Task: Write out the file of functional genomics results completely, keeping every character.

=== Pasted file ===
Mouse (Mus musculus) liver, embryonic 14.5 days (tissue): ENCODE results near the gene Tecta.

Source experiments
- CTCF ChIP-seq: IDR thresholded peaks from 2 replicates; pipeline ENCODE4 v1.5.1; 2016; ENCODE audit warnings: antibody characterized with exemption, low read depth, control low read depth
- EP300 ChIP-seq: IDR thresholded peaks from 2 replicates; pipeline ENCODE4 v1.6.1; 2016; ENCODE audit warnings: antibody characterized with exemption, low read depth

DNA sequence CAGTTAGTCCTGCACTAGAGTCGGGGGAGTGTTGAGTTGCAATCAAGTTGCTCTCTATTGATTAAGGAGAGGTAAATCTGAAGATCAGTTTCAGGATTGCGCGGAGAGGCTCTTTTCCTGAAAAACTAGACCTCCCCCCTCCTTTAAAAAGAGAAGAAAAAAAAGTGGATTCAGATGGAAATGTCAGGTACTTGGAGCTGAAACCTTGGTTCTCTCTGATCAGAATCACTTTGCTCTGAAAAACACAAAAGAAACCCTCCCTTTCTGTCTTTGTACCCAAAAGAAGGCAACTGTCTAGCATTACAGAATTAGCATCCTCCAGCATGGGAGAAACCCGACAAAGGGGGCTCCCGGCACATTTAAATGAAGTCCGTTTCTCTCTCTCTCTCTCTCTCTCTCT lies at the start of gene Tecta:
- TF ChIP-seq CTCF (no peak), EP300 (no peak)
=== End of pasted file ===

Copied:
Mouse (Mus musculus) liver, embryonic 14.5 days (tissue): ENCODE results near the gene Tecta.

Source experiments
- CTCF ChIP-seq: IDR thresholded peaks from 2 replicates; pipeline ENCODE4 v1.5.1; 2016; ENCODE audit warnings: antibody characterized with exemption, low read depth, control low read depth
- EP300 ChIP-seq: IDR thresholded peaks from 2 replicates; pipeline ENCODE4 v1.6.1; 2016; ENCODE audit warnings: antibody characterized with exemption, low read depth

DNA sequence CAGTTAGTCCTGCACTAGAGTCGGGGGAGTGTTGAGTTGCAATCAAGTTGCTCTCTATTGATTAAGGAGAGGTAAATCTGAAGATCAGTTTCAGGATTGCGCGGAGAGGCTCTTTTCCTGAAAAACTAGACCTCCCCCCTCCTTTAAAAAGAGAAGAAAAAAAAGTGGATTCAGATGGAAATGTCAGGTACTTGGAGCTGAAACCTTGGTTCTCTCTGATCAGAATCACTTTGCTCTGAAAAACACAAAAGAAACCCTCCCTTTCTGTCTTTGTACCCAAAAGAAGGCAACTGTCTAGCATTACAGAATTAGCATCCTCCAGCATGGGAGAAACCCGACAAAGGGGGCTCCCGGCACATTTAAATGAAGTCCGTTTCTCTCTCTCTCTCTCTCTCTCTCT lies at the start of gene Tecta:
- TF ChIP-seq CTCF (no peak), EP300 (no peak)